How a passion for family, technology, and helping others sculpted the journey of Pepper Prize winner Basit Balogun ’21
By Stella Katsipoutis-Varkanis
There are three things this year’s George Wharton Pepper Prize winner, Basit Balogun ’21, treasures most in life: having a tight bond with his family, helping others, and pursuing his love of technology. The seeds of these values were planted in him from his early childhood days in Lagos, Nigeria—his birthplace—and selflessly and meticulously nurtured by his single mother, Latifat Balogun.
“She had this saying: Whenever you give, you’ll get it back in multitudes,” says Balogun. “My mom was not wealthy at all, but she went through a lot of struggles and made a lot of sacrifices for me to have opportunities and experiences comparable to someone in the upper or middle class. And even though I grew up in a single-parent household, I lived with many different family members. No one ever said, ‘This is my son’ or ‘This is my daughter.’ We were just one family, and that had a huge influence on me.”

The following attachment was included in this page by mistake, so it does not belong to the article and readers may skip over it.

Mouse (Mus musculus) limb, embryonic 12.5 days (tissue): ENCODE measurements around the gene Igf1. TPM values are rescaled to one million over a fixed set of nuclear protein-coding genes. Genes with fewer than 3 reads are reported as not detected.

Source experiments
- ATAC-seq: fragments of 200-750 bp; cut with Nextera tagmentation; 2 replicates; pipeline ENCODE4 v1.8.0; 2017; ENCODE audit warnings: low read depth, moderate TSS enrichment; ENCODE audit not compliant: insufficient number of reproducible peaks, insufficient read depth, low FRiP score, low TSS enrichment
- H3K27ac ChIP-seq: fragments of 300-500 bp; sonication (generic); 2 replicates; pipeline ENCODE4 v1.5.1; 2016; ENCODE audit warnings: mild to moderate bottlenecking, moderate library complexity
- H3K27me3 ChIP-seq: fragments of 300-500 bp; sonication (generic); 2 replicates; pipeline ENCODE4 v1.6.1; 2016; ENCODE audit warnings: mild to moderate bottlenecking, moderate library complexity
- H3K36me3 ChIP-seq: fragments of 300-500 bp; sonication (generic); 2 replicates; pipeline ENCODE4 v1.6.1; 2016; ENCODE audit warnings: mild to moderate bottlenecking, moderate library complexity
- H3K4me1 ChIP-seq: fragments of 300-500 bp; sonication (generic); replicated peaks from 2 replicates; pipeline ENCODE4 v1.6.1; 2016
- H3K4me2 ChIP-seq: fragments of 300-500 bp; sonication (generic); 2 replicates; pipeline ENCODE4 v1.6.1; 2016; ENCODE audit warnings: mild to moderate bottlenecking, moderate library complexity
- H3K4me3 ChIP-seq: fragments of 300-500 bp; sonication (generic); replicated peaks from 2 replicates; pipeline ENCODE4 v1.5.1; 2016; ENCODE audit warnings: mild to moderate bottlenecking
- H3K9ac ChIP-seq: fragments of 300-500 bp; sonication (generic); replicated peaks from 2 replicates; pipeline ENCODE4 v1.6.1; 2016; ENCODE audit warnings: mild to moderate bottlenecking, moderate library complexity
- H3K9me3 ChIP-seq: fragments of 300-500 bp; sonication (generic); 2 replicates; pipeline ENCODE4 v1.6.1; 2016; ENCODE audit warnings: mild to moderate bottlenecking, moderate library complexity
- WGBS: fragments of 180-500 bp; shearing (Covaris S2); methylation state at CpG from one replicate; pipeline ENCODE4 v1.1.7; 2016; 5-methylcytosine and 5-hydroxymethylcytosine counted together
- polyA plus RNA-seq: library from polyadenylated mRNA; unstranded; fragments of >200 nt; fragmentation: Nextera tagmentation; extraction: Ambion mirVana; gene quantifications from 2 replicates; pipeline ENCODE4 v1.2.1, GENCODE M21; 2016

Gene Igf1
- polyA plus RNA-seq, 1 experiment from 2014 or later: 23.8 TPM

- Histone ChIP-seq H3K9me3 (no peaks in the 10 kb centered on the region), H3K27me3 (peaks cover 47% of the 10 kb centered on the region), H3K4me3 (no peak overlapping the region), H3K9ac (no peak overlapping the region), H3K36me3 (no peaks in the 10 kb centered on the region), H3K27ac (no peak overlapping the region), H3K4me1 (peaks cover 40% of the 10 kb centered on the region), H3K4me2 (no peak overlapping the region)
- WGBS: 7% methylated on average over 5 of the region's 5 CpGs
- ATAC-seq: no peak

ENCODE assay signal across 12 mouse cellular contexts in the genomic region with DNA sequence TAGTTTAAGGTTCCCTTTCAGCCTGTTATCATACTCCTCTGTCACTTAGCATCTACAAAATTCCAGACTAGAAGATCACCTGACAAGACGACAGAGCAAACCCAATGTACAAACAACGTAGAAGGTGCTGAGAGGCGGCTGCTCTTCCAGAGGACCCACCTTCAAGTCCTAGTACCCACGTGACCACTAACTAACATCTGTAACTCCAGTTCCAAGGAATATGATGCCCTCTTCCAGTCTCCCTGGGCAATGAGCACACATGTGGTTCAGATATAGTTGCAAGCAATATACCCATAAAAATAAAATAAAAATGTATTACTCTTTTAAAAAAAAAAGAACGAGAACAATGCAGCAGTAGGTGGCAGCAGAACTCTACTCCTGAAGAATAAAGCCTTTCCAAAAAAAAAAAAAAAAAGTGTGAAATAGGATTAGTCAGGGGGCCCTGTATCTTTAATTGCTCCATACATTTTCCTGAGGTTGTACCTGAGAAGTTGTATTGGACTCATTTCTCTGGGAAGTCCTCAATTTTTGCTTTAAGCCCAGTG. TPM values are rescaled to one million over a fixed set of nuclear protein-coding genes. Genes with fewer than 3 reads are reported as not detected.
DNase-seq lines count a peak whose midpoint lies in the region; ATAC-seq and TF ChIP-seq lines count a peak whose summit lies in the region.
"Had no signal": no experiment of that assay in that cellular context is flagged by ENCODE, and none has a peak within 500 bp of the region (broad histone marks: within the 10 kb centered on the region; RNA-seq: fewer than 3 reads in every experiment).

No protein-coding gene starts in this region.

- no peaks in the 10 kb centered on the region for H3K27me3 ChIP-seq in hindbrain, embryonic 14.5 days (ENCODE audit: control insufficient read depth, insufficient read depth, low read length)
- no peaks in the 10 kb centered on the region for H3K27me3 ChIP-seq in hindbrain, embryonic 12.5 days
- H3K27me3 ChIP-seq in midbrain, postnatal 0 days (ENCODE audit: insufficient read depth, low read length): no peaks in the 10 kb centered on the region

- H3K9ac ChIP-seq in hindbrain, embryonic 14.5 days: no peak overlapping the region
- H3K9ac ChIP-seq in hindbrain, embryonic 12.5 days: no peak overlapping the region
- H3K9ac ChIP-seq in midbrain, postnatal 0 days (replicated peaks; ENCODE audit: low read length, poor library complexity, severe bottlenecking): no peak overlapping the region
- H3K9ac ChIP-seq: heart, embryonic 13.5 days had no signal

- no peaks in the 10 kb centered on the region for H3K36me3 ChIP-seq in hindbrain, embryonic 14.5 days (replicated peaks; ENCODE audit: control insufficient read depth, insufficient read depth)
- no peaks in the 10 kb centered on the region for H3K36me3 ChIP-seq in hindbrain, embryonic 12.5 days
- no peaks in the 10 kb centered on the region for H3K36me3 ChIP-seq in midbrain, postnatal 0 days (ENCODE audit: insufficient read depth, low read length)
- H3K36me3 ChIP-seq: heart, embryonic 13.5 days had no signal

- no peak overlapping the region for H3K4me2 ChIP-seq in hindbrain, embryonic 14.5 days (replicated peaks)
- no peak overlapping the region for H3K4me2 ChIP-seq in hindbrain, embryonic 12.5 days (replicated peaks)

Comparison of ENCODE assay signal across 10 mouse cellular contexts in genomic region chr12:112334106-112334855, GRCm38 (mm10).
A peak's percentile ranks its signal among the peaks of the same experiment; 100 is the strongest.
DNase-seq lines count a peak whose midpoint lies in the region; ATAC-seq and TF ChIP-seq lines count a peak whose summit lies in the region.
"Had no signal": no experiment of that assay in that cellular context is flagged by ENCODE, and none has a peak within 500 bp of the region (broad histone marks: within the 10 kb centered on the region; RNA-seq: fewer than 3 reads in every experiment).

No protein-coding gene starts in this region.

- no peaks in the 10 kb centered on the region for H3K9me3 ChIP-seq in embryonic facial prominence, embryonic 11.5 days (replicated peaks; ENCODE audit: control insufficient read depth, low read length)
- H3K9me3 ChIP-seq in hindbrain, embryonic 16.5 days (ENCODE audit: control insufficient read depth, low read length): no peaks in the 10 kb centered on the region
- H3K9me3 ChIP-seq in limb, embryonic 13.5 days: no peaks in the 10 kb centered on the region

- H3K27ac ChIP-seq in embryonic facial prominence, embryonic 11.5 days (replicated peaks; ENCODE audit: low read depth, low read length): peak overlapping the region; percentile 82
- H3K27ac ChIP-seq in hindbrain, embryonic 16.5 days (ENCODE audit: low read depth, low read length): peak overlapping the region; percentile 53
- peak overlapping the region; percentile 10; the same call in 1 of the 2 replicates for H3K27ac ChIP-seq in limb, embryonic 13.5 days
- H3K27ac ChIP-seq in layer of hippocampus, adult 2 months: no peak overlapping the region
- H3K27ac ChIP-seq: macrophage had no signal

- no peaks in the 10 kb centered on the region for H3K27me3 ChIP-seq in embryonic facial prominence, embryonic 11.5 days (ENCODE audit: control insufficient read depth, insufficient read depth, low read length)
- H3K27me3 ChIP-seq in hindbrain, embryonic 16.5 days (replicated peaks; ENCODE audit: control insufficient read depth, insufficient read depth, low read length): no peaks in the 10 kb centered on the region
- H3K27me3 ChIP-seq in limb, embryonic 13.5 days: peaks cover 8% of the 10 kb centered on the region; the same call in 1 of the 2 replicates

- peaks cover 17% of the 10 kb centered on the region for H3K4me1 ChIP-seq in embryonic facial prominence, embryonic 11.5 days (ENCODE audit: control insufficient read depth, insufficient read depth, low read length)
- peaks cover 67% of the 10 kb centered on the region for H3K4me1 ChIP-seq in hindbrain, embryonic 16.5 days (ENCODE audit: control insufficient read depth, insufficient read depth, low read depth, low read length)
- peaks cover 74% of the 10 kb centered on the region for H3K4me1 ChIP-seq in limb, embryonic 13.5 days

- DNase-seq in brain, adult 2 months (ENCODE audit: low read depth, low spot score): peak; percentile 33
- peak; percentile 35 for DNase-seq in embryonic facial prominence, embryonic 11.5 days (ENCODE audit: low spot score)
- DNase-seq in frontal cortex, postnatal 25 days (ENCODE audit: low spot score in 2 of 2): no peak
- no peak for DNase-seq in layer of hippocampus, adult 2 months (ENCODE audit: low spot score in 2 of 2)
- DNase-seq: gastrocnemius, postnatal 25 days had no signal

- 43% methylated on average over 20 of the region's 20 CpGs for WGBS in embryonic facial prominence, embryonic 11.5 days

Latifat Balogun also noticed early on that her young son was magnetically drawn to technology and had a knack for taking apart and reassembling electronics. So, despite their native culture favoring professional pursuits like medicine, engineering, and law, Balogun’s mom scraped together whatever money she could and invested it in information technology tutorial centers, cellphones, laptops, and any other resources that would give her son hands-on exposure to what he was most passionate about.
The principles his mother and close-knit family sowed in him are what laid the groundwork for Balogun to not only flourish academically and give back to others but to do so despite being faced with a number of imposing challenges—the first of which was his move to the United States during high school to continue his education.
“Being in a new country had its trials, especially with people thinking I didn’t speak English,” Balogun says. “There was colorism in Nigeria, but not necessarily racism, so seeing how people treated each other based on their race was a huge shocker. It was also the first time I was very far away from my family. I was 16, and I wasn’t necessarily ready.”
Like my mom says, if you succeed at anything, you have to make sure everyone else you know succeeds too because that’s the only way you’ll find true joy.